Generally, firms file for bankruptcy when they are unable to repay their creditors. During the recent economic crisis, American Airlines and general Motors have had to file for bankruptcy. American Airlines and AMR Corp., its parent company, filed for Chapter 11 bankruptcy in late 2011 after losing more than $10 billion over the previous ten years, coupled with rising prices of fuel and $29.6 billion in debt compared to $24.7 billion in assets (Moran, 2013). At the time, American Airlines hoped to manage the bankruptcy process within eighteen months and at the same time negotiate new creditor agreements and labor contracts. In turn, General Motors filed for Chapter 11 bankruptcy in mid-2009 after accruing liabilities of $172 billion against assets of approximately $82 billion (Bosco & Plante, 2013). With major plants identified for closure amid job losses, the company sought to renegotiate its contracts with the workers’ union, investors, and retirees. Essentially, when a company enters bankruptcy proceedings, it must make decisions about its executionary contracts and select a curse action for each contract with regard to whether the contract should be renegotiated, performed, or breached. The firm usually negotiates the adjustment of these contracts based on the background of regulations and rules governing contract breaches.
American Airlines used bankruptcy successfully in cutting costs and restructuring its labor contracts. The firm argued during its bankruptcy hearings that it was imperative to change union contracts, specifically in order to achieve financial stability by cutting costs. During the 2000s, American Airlines lost over $10 billion as rival airlines used bankruptcy to renegotiate benefits and wages downwards as a cost cutting measure (Moran, 2013). American Airlines, therefore, used bankruptcy to alter contracts with labor unions in order to cut at least 13,000 union jobs, terminate or freeze pension plans, reduce time off, and curb and reduce health benefits among other cuts. By pursuing this course of action, American Airlines strived to cut costs by 20% via wage cuts and layoffs, thus making the company profitable again and improving its competitiveness. While these actions would usually constitute a breach of contract with the labor unions, American Airlines initiated a negotiation process with labor unions which initiated significant alterations to their business plan and their contract (Moran, 2013). Further, American Airlines also used the bankruptcy process to renegotiate its contracts with the aim of reducing flight schedules in the United States which corresponded with the firm’s reduction of staff.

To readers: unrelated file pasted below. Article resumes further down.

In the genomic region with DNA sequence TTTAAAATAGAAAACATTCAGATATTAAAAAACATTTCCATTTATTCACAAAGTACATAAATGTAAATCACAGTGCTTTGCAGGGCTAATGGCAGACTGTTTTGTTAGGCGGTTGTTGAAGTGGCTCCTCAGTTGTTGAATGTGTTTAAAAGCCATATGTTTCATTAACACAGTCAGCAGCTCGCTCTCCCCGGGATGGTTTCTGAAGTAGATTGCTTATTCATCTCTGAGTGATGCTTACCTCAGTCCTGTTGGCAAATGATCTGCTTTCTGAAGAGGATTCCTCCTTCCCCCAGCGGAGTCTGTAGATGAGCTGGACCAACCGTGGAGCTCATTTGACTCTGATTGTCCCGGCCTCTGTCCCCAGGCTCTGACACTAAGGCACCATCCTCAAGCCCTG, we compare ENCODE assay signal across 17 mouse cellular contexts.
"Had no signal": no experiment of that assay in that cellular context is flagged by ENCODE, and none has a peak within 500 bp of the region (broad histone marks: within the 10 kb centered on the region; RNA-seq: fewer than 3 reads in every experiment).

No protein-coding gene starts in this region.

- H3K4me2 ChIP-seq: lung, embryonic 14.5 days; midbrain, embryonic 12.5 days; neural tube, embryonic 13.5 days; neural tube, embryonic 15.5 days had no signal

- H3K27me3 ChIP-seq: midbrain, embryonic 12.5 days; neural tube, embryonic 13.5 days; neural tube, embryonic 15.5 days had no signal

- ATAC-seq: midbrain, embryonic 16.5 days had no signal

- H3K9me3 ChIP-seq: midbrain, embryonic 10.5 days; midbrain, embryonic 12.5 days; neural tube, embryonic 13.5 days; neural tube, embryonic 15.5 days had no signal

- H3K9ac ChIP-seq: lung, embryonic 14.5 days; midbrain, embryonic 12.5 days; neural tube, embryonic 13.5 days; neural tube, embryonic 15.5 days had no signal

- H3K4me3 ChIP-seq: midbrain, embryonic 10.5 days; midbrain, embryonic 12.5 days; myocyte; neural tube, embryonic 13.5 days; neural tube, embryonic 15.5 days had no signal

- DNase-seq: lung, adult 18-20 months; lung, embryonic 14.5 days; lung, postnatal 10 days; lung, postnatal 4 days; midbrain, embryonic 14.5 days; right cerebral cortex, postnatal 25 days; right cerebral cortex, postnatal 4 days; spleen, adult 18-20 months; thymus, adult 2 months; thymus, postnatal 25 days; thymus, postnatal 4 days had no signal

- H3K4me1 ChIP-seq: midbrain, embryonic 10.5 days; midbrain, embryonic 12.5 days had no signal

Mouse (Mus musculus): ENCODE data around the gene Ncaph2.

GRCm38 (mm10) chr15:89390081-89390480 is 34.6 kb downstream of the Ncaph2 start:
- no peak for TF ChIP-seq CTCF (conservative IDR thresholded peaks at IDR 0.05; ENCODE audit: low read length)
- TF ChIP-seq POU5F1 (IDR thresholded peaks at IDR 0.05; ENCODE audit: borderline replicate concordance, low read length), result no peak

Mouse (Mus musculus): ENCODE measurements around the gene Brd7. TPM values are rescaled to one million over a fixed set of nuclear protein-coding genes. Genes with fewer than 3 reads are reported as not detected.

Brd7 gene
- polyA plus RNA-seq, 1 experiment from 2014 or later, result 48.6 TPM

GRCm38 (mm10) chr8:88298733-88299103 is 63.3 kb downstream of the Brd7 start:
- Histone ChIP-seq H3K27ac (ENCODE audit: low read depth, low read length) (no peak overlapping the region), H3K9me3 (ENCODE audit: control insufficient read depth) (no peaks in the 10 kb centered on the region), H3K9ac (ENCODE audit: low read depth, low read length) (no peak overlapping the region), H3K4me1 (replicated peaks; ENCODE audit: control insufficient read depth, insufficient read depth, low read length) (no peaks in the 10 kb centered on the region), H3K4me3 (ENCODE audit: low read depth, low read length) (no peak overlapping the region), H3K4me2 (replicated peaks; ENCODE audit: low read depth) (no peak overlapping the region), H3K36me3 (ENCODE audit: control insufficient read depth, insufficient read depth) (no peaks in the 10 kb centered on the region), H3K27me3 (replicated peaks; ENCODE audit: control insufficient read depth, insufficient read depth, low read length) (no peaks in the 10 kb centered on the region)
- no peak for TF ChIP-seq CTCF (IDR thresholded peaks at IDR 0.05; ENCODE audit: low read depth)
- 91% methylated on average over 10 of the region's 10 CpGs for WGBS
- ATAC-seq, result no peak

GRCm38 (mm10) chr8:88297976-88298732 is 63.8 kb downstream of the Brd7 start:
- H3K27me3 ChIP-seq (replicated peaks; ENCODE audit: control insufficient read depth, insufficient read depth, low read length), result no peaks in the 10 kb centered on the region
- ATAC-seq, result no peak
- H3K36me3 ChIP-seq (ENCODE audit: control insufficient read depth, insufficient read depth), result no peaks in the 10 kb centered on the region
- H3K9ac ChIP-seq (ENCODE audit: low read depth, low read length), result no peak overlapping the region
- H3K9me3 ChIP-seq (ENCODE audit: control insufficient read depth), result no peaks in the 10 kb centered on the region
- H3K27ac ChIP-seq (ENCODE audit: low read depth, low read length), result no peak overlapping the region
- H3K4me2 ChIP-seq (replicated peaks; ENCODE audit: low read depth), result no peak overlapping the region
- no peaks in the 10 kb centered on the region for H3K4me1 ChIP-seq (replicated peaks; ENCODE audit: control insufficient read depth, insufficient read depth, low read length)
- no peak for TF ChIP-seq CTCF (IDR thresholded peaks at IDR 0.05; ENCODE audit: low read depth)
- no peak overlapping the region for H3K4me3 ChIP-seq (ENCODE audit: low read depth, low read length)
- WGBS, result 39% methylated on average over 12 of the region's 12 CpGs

Similarly, General Motors also used bankruptcy proceedings in 2009 to renegotiate contracts with labor unions, investors, and retirees. In this case, General Motors used bankruptcy to renegotiate its contracts with the United Allied Workers union aimed at reducing the firm’s obligation to invest $20 billion in the VEBA trust (Bosco & Plante, 2013). In addition, General Motors also renegotiated its collective bargaining agreement with the UAW as part of the bankruptcy proceedings so as to lower the firm’s labor costs. Eventually, the new contract with the UAW involved General Motors’ funding a new independent VEBA trust which would be managed by the labor union following restructuring. General Motors also renegotiated contracts with general unsecured bondholders to whom he firm owed $27.2 billion, which was conducted with an ad-hoc committee of the bondholders. The new contract gave bondholders 10% ownership of the firm following restructuring along with warrants to buy a further 15% of the firm after restructuring at discounted prices (Bosco & Plante, 2013). In turn, the general unsecured bondholders would not disrupt bankruptcy proceedings and the restructuring plan proposed by General Motors since General Motors owed the interest payments of more than $1 billion to bondholders which the firm could not pay.